Oribatella superbula ( Berlese, 1904 )

Seniczak, Stanisław & Seniczak, Anna, 2013, Differentiation of external morphology of Oribatella Banks, 1895 (Acari: Oribatida: Oribatellidae), in light of the ontogeny of three species, Journal of Natural History 47 (23 - 24), pp. 1569-1611: 1584-1589

publication ID

http://doi.org/ 10.1080/00222933.2012.763056

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scientific name

Oribatella superbula ( Berlese, 1904 )


Oribatella superbula ( Berlese, 1904)  

( Figures 2D View Figure 2 , 3B View Figure 3 , 10B View Figure 10 , 11–14 View Figure 11 View Figure 12 View Figure 13 View Figure 14 )

Oribates superbulus Berlese, 1904   .

Oribatella meridionalis Berlese, 1908   .

Oribatella superbula: Bernini 1975   ; Subías 2004; Weigmann 2006; Schatz 2008.


Adult rather small (290–350 µm), and dark brown, sexual dimorphism weakly expressed. Lamellae with lateral dens, outer lamellar cusp distinctly longer than inner cusp ( Figure 11 View Figure 11 ). Seta le thicker than in, apical end of seta in not reaching that of seta le in dorsal aspect; all protruding beyond rostrum. Notogastral setae relatively short ( Table 1), and curved ventrally, including h 1, but coxisternal setae relatively long, especially hypertrophied seta 4c ( Figure 3B View Figure 3 ). Formula of setae and solenidia of legs as in O. quadricornuta   . Seta l” on tibia I relatively thin, solenidia ω 1 and ω 2 on tarsus I approximately of similar size, famulus ε short ( Figure 2D View Figure 2 ). Tarsi tridactylous.

Juveniles light brown, and smaller than those of O. quadricornuta   , but sensillus longer than seta ex. In nymphs seta dm approximately as long as seta lm, seta dp distinctly shorter; all barbed. Nymphs carry exuvial scalps of previous instars.

Description of larva and tritonymph

Shape and colouration of larva and its setae, bothridium and sensillus similar to that in O. quadricornuta   , but larva smaller than that of O. quadricornuta   , and sensillus longer than seta ex ( Figure 12 View Figure 12 ). Gastronotum with 12 pairs of setae, including seta h 3 ( Figure 13A View Figure 13 ) positioned lateral to medial part of anal opening. Shape, location and ontogeny of gastronotal setae, gland opening gla and cupules ia, im, ip and ih as in O. quadricornuta   .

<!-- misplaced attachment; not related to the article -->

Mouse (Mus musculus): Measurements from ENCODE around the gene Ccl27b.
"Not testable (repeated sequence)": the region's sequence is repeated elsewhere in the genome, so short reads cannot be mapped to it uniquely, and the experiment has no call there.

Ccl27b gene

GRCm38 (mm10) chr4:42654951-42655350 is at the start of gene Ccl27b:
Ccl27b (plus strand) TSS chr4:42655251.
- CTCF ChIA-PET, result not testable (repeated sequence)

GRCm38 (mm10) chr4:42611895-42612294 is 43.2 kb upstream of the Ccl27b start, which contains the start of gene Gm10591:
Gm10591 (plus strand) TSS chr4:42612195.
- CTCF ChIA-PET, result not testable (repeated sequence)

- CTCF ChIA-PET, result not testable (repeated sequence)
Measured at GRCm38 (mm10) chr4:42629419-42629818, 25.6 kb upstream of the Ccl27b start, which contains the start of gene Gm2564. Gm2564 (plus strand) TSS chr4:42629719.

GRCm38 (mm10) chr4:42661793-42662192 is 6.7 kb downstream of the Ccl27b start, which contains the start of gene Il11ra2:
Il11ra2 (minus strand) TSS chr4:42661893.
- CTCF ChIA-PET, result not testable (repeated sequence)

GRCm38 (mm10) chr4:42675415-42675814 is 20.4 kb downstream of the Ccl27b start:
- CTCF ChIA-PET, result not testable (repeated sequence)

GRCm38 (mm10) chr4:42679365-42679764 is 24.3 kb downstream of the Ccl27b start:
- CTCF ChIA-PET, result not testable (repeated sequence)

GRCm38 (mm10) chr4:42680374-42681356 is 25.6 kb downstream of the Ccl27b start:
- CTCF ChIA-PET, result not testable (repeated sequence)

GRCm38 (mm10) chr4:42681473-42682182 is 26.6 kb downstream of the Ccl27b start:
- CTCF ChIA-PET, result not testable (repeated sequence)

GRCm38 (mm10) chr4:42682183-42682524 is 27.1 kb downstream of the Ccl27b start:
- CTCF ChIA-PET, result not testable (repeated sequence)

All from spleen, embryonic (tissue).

Tritonymph more stocky, and with relatively shorter prodorsum than in larva, and with long ( Table 1), rather thick, curved and barbed prodorsal and gastronotal setae ( Figures 13B View Figure 13 , 14 View Figure 14 ), except shorter setae c 1 and dp; pairs dm and dp inserted wider than pair da. Bothridium and sensillus as in larva. Location of gland opening gla and cupules ia, im, iad, ips and ih as in O. quadricornuta   . Shape and location of setae and solenidia on tibia I and tarsus I of tritonymph similar as in O. quadricornuta   , but seta l” and solenidia ϕ 2, ω 1 and ω 2 relatively shorter ( Figure 10B View Figure 10 ) than in O. quadricornuta   .

Summary of ontogenetic transformations

The number, shape, location and ontogeny of setae in O. superbula   are similar to those in O. quadricornuta   , but the sensillus is longer than seta ex, and in the nymphs pair dp gets distinctly shorter than pair dm. The notogastral setae of adult (10 pairs) are relatively shorter than in O. quadricornuta   , and seta h 1 is curved posteroventrally. The formulae of gastronotal, coxisternal, genital, aggenital setae and segments PS–AN are as in O. quadricornuta   ( Table 2), and all are consistent with those of Grandjean (1949).

Distribution and ecology

Oribatella superbula   is considered a Palaearctic species ( Weigmann 2006). According to Schatz (2008) this species is a muscicol and xerobiont, more abundant in soil under Holm oak ( Quercus ilex   L.) trees, shrubs, strawberry tree ( Arbutus unedo   L.), grasses and mosses ( Bernini 1974, 1983). It dominated in oribatid mite community in yew litter in Caserta park ( Italy, 41 ◦ 06.35’ N, 14 ◦ 19.22’ E; 35 m above sea level), achieving a mean density of 159 individuals per 500 cm 3 ( Seniczak and Seniczak 2012a), and a high dominance index (D = 52.7), whereas in nearby cypress ( Cupressus sp.   ) litter this species was not abundant. In the population of O. superbula   the adults dominated (56.6% of population).